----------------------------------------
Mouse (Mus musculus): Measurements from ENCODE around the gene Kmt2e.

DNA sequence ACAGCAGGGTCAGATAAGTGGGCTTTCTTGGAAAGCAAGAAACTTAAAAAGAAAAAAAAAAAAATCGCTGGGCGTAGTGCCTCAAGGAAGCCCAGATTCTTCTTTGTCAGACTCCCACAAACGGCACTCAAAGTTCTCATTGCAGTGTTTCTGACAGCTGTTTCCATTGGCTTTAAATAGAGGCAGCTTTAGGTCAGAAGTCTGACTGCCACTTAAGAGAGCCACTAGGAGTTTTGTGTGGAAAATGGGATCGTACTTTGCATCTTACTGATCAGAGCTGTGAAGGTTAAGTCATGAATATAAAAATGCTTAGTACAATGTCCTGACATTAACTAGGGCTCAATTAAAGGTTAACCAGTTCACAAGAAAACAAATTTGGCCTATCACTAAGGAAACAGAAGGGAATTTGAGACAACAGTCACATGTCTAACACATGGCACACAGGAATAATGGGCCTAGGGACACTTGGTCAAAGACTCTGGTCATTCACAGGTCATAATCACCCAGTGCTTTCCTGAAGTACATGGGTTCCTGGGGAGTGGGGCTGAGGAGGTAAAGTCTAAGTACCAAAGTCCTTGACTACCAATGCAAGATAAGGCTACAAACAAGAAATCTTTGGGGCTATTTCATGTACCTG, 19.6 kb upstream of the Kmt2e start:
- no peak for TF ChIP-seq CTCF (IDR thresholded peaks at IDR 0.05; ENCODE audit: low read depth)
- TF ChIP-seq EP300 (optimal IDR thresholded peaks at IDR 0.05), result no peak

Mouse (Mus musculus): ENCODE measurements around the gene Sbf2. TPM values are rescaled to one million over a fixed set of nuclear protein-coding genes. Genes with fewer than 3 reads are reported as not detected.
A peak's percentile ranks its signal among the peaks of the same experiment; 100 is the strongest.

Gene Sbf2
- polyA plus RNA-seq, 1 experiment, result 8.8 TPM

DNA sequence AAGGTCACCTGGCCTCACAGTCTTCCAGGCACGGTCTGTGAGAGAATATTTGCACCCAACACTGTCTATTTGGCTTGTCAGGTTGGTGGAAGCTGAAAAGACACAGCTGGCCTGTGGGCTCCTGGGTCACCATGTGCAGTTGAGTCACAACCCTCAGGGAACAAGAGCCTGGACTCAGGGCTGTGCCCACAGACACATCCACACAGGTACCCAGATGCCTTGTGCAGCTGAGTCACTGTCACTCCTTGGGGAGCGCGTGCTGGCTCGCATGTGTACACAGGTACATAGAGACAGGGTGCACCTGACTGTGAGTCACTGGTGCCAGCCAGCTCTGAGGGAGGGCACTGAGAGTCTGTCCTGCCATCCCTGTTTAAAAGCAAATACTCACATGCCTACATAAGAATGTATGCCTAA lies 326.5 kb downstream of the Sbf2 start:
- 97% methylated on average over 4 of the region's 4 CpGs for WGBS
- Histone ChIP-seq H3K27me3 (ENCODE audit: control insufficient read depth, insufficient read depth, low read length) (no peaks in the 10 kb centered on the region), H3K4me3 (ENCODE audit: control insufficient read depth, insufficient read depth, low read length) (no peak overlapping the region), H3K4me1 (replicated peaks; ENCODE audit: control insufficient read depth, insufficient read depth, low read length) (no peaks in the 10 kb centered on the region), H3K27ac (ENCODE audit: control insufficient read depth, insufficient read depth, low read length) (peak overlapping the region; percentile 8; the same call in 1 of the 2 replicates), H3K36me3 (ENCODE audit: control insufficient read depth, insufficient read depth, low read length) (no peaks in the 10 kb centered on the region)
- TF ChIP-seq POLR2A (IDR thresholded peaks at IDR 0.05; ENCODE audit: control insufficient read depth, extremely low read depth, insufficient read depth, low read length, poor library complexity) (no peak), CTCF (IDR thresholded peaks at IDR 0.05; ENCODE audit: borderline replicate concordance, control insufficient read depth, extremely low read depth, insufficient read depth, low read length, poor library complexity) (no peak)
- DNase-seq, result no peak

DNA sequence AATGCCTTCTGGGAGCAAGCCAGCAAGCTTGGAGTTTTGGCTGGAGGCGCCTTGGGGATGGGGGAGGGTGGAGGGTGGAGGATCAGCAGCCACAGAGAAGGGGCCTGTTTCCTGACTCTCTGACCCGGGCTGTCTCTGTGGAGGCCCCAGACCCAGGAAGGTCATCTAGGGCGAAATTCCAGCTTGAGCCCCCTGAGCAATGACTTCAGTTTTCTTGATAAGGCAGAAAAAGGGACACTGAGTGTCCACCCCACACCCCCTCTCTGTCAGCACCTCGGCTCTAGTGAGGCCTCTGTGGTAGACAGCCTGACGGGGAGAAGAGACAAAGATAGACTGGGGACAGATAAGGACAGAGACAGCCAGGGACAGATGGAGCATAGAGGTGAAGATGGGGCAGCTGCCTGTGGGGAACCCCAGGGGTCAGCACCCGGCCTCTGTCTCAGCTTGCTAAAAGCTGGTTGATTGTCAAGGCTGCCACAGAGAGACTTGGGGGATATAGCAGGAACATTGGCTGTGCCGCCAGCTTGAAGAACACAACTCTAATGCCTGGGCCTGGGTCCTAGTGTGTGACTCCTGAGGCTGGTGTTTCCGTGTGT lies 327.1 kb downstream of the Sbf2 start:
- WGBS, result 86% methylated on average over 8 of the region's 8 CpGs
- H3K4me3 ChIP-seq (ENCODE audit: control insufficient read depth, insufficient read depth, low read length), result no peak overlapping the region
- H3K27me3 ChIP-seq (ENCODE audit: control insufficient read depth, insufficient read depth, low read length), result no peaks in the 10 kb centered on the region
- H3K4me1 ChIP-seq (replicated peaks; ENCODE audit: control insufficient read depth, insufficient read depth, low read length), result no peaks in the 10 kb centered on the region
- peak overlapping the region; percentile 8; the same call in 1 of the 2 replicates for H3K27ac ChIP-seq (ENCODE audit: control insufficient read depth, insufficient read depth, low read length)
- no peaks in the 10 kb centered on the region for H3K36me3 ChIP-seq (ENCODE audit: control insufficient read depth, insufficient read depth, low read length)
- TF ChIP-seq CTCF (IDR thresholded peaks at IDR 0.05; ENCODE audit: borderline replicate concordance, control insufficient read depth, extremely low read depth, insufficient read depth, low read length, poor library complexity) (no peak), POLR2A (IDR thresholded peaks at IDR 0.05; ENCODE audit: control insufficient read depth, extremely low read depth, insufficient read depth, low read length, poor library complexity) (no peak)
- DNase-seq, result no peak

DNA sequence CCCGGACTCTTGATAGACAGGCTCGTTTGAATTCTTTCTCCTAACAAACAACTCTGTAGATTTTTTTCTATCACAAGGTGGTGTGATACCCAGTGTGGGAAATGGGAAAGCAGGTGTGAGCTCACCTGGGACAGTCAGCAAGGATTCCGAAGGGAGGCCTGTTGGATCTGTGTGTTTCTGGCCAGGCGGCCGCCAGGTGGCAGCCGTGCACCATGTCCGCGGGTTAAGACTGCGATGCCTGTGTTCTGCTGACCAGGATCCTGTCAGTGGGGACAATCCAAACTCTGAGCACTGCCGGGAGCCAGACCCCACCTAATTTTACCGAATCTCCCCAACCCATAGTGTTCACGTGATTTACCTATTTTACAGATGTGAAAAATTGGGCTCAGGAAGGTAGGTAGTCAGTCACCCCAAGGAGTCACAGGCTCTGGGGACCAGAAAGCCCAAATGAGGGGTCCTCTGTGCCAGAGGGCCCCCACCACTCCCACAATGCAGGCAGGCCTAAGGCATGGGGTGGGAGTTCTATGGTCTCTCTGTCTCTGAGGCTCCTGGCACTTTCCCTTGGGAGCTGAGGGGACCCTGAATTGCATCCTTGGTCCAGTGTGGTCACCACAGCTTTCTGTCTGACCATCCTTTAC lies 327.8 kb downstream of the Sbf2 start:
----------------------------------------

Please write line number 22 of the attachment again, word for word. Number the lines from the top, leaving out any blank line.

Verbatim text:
- DNase-seq, result no peak